Yes....they are that rediculous
that when you find it
and it sees you, it is trembling.
Posted 07 February 2013 - 03:06 PM
I just think - with golf - it is just exponentially harder than it looks. They truly make it look easy.
The pyramid gets really steep at the top.
Posted 07 February 2013 - 03:11 PM
Yes....they are that rediculous
There's a course I play here in San Diego called Salt Creek.
It's not all that difficult (rated 73.4/139).
But the first time Craig Stadler ever played it he shot 64, and he was probably 50 at the time.
Posted 07 February 2013 - 04:33 PM
- They have the ability to go low every round b/c they are alway in position to do so
I think this captures it.
The routine shots are almost always struck well, and when they aren't, their short games are nails.
Posted 07 February 2013 - 04:44 PM
The problem is, we (they) can't come close to doing it on a consistent basis.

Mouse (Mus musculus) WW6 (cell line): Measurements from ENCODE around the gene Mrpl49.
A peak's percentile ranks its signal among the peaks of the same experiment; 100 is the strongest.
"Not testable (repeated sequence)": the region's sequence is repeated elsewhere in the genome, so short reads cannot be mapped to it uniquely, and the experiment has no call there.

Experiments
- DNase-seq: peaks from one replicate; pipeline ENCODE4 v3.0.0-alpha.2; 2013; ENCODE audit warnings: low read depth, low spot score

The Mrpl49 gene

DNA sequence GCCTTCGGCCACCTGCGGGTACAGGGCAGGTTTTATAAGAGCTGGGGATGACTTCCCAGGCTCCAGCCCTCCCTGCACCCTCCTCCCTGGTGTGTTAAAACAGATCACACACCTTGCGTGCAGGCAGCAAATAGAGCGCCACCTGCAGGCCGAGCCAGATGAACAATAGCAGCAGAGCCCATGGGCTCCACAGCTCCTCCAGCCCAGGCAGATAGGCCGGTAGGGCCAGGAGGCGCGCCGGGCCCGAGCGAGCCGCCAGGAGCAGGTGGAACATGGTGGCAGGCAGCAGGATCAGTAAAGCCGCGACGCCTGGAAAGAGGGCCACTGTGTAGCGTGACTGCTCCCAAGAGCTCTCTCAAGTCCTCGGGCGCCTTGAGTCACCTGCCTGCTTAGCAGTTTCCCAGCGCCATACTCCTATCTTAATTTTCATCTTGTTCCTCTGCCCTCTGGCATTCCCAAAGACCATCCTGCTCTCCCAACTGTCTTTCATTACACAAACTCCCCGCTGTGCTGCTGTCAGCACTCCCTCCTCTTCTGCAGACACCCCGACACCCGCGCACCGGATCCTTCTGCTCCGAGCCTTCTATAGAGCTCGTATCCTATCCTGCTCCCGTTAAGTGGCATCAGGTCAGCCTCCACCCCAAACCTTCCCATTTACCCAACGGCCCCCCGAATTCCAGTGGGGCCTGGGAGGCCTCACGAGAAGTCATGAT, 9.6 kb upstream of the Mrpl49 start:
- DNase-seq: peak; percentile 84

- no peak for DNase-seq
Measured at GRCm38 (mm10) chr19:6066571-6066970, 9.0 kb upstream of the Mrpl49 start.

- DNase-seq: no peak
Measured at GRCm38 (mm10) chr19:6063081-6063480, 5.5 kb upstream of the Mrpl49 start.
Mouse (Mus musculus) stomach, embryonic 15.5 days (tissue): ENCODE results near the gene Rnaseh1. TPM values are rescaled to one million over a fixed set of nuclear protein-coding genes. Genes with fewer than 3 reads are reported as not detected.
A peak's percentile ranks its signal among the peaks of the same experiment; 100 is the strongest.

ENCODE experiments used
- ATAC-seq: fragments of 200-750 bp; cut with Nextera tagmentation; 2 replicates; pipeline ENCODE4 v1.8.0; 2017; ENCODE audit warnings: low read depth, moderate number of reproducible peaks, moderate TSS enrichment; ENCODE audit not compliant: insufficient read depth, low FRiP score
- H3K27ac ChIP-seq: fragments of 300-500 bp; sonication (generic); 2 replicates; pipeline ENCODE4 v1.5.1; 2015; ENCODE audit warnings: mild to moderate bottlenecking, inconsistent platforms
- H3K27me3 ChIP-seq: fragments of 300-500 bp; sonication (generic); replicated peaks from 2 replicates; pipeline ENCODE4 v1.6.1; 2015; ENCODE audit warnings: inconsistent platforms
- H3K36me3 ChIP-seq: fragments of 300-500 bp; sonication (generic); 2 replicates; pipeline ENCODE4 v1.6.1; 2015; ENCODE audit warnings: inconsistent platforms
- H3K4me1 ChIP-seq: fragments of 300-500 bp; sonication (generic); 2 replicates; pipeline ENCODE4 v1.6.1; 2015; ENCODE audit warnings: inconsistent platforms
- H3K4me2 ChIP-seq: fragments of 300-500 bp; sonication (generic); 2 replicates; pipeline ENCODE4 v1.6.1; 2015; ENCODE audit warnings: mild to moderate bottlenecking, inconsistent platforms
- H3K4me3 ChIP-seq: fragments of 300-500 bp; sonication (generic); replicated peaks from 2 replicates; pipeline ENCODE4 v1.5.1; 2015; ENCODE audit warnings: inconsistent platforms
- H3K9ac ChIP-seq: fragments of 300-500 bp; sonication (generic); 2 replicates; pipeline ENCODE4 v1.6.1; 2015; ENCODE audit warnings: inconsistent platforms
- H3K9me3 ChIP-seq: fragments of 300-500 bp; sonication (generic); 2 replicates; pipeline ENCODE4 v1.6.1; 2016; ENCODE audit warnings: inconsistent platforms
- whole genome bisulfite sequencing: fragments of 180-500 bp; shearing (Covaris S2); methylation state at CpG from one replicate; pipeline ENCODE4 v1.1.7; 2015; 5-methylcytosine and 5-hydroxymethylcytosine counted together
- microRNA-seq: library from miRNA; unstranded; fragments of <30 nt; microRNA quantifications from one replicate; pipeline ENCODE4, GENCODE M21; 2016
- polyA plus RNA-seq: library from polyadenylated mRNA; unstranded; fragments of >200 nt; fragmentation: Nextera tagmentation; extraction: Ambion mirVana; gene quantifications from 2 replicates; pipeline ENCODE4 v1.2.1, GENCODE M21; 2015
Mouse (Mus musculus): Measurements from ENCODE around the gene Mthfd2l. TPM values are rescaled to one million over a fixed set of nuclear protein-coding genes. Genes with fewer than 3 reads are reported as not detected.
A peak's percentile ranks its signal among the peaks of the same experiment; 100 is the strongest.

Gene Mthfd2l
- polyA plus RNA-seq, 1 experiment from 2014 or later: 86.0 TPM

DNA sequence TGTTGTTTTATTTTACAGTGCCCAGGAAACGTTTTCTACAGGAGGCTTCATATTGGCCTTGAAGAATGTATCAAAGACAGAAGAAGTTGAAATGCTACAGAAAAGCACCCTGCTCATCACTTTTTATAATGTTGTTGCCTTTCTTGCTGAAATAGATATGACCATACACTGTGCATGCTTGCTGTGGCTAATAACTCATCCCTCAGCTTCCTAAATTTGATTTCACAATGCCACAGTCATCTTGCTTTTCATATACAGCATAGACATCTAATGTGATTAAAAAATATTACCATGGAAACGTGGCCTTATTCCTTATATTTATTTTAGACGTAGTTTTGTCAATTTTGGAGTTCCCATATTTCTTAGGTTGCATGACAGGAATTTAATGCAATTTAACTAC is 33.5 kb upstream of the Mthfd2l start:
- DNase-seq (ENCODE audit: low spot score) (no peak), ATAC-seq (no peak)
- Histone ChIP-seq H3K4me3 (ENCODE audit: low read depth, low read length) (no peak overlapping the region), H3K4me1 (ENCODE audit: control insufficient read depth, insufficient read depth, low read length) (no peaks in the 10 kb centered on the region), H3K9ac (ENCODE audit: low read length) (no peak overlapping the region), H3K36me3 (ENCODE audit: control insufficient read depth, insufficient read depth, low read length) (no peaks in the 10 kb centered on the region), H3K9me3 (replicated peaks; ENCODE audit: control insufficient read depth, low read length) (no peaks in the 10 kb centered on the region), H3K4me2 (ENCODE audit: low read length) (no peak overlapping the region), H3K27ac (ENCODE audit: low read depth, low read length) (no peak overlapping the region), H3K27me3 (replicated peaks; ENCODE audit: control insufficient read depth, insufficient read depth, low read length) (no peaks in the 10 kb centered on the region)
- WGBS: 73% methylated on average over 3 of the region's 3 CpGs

If the guys playing the Tour haven't heard of you by now, chances are they won't.
Posted 07 February 2013 - 04:56 PM
Posted 07 February 2013 - 04:57 PM
We watch the PGA Tour to see who the best in the world are. But no one cares who the best golfers in the world over 50 are. They want to see Fred Couples bombing drives, Cory Pavin dropping bombs, TAIII looking slick. They make it particularly difficult for journeymen to make it out there by offering very few spots because nobody wants to watch them play.
That said, if you do make it, you are a total badass
Edited by geesecougar2, 07 February 2013 - 05:01 PM.
Posted 07 February 2013 - 05:41 PM
Posted 07 February 2013 - 06:00 PM
Edited by RRFireblade, 07 February 2013 - 06:00 PM.
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Posted 07 February 2013 - 06:19 PM